Interprofessional education (IPE) encourages collaboration among medical and healthcare learners – medical, nursing, pharmacy, physical therapy, social work, and many others. It develops skills through simulation and experiential learning, allowing participants to gain a deeper understanding of each team member’s role, and an awareness of how coordinated decision-making can improve patient care.
Synchronizing all the people, programs, and resources necessary for a successful IPE program rollout takes time and effort—but with the proper planning, it doesn’t have to be a struggle.
Define your goals
Work to define your IPE program goals by answering the following:
- What disciplines should be included in your IPE program? Medical, nursing, physical therapy, behavioral health, social work, law enforcement—others?
- What are your learning objectives? What skills do your learners need to develop? Communication, collaboration, logistics and patient handoff—others?
- What competencies will be tied into your IPE scenarios? Interprofessional competency frameworks from groups like the Interprofessional Education Collaborative (IPEC) and the Canadian Interprofessional Health Collaborative (CIHC) offer sample IPE competencies that educators can use to define and build their program goals.
- Will your IPE curricula include didactic, deliberate practice sessions, in-person simulation events, or both? How often will these IPE sessions be held?
- How will you assess and provide feedback to your learners? How will you debrief?
No matter how simple or ambitious your interprofessional education plan is at the outset, it’s important that you develop a plan, define your goals, and determine what resources you need to succeed.
Recruit your champions
When developing your IPE program, work closely with representatives from each involved discipline: these experts will become your interprofessional champions.
Interprofessional champions help facilitate each step of your IPE program’s deployment, including curriculum and competency development, learner recruitment, and program evaluation. Champions can also help overcome resistance to the idea of introducing simulation or IPE learning, and engage and update administrators and faculty on program progress.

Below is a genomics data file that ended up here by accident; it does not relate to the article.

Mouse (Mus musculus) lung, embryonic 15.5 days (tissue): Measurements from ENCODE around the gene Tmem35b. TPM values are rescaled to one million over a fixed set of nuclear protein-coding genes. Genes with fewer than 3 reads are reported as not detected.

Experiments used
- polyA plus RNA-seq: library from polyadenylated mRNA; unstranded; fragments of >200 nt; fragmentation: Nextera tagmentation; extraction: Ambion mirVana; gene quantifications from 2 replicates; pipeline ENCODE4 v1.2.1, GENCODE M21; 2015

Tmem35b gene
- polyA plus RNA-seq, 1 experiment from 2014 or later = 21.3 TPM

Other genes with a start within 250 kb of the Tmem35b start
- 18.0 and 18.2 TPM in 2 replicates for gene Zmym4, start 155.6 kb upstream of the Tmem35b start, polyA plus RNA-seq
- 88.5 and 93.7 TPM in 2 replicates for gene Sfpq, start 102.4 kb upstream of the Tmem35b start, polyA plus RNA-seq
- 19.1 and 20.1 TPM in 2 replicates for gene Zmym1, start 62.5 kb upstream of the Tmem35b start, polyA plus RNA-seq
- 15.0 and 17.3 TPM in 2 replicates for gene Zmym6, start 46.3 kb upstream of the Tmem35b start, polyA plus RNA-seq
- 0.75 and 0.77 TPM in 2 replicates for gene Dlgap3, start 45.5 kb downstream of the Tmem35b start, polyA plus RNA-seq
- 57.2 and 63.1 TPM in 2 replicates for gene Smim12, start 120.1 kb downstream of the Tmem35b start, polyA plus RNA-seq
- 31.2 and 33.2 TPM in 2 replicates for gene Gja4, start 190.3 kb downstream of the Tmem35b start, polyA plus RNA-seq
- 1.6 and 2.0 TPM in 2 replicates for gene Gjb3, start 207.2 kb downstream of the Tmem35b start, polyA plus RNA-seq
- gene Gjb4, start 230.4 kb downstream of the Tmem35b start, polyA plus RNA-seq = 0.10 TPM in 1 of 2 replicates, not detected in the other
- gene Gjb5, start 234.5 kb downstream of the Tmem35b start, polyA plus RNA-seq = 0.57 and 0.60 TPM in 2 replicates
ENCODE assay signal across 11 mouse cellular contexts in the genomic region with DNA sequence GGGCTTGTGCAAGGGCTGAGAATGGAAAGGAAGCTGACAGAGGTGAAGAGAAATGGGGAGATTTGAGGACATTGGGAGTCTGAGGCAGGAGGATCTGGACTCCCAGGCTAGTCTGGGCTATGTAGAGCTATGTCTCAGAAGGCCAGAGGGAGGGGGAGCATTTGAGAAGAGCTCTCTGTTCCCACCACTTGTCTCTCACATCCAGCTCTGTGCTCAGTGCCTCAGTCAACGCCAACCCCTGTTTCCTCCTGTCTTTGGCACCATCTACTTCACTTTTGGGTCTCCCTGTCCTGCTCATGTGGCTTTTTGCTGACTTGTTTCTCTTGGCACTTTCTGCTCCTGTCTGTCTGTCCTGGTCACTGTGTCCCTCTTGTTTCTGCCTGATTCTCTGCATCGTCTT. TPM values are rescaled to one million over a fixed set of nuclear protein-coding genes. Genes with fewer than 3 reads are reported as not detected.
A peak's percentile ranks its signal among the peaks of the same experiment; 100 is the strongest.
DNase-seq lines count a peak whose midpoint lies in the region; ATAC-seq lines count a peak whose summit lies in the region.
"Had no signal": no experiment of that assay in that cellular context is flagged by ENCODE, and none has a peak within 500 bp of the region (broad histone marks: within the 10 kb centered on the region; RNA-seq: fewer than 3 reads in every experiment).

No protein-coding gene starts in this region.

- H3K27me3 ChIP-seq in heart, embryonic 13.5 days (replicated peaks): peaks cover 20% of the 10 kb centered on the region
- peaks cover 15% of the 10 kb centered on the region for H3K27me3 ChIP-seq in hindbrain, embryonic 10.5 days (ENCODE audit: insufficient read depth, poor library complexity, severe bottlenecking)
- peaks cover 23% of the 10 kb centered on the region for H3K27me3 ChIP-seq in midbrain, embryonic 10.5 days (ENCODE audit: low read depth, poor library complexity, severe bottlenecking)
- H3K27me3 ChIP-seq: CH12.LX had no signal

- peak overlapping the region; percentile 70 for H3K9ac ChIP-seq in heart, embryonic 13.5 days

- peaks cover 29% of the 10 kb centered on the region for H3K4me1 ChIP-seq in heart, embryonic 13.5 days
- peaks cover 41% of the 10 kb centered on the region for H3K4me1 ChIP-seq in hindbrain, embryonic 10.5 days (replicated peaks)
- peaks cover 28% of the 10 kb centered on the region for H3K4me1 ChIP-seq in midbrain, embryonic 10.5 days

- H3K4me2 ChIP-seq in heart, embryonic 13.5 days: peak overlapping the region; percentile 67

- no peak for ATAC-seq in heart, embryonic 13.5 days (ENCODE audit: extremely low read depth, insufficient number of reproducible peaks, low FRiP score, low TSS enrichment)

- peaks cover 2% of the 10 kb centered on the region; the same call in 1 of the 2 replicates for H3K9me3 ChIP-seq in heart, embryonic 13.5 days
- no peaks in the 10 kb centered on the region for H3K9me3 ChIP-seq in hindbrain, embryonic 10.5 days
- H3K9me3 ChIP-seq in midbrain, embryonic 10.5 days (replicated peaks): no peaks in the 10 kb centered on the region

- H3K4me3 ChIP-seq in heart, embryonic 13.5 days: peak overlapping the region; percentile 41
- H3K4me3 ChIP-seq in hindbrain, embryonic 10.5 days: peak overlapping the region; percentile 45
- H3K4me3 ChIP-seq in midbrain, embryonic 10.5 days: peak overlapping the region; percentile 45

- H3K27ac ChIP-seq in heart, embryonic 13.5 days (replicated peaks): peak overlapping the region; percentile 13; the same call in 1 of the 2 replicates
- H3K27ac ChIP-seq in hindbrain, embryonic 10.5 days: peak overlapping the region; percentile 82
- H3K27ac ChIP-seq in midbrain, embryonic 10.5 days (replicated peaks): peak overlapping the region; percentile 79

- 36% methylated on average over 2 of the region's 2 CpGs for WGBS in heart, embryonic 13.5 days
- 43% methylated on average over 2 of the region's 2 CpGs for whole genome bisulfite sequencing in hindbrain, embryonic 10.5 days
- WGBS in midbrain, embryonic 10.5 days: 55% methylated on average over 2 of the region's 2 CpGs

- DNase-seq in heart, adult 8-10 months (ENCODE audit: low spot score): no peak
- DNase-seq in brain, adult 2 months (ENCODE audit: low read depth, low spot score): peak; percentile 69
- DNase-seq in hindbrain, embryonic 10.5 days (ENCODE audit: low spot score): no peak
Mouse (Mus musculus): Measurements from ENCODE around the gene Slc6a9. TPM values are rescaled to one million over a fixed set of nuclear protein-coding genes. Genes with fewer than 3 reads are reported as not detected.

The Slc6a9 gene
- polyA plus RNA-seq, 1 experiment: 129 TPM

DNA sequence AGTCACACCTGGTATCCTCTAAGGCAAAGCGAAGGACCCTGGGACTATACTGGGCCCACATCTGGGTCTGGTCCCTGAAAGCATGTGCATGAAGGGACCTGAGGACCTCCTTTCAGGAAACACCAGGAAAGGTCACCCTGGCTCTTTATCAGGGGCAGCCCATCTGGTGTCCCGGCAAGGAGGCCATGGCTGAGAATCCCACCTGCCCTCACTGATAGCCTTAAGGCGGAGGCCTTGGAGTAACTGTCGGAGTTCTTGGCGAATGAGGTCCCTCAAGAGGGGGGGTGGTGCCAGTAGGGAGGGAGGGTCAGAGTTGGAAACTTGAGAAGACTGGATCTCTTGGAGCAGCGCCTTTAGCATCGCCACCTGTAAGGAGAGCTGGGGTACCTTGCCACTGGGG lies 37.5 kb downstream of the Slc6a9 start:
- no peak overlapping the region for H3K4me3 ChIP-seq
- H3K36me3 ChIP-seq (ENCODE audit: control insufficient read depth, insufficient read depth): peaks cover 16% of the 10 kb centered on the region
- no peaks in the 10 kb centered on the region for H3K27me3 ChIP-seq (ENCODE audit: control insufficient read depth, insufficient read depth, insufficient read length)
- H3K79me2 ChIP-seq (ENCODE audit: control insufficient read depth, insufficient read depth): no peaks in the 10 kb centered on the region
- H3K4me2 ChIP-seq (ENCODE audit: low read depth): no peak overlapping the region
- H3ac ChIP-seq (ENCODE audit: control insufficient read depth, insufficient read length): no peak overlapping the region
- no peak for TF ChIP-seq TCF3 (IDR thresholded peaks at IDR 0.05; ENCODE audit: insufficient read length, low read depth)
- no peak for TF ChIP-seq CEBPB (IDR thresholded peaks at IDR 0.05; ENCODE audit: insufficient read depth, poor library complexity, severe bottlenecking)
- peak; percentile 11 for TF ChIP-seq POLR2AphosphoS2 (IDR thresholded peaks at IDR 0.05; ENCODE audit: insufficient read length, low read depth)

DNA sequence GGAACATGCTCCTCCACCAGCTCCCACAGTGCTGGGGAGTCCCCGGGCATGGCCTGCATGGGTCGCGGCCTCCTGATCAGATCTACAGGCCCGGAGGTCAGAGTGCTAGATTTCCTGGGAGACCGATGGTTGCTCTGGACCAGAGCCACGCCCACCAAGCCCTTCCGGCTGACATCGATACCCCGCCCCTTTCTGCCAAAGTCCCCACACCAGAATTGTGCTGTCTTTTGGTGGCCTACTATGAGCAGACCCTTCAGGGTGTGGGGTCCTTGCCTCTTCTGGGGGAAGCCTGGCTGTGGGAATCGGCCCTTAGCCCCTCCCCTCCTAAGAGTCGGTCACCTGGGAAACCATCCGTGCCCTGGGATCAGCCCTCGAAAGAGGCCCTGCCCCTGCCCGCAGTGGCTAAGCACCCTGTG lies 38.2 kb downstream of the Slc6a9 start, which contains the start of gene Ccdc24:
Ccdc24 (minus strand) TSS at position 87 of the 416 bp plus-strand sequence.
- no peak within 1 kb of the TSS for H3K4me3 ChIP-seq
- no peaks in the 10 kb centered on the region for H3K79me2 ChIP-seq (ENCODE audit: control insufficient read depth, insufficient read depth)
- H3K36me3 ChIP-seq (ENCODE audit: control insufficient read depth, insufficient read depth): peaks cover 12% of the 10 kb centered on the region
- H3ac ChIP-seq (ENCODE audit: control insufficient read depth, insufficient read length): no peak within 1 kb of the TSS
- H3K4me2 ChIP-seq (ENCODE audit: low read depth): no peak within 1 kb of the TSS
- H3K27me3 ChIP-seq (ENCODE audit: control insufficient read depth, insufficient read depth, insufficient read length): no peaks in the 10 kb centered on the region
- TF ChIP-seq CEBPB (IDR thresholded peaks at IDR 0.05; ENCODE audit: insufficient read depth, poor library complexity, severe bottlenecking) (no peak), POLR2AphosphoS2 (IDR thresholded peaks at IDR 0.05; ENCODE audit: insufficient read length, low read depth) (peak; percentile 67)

Develop your scenarios
Keep your IPE multidisciplinary! When developing your IPE scenarios, make sure you include content that’s relevant to all involved disciplines.
IPE requires far more time, resources, and coordination than a simulation scenario for a single profession. To be successful, you must to ensure that your multidisciplinary learning objectives focus on enhancing interprofessional knowledge, behaviors, and attitudes, including communication, collaboration, coordination, team empowerment, and leadership.
Consider working with a vendor partner
Consider enhancing your program with a virtual IPE solution. Virtual, on-demand IPE training solutions make it easier for educators to create multifaceted training plans, streamline complex logistical needs, eliminate scheduling and location constraints, increase the number of IPE events per year, and lower costs. Digital training also saves educators the time spent creating training materials themselves.
Be prepared—and succeed
IPE is a comprehensive, effective way to encourage collaboration among learners, and lay the groundwork for improved communication in the healthcare workplace. No matter the disciplines involved, the goal of IPE is to improve patient care.
Coordinating all the people, programs, and resources necessary for a successful IPE program rollout takes time and effort—but it doesn’t have to be a struggle.
Schedule a free consultation to learn more about how you can easily implement a virtual interprofessional education program at your institution.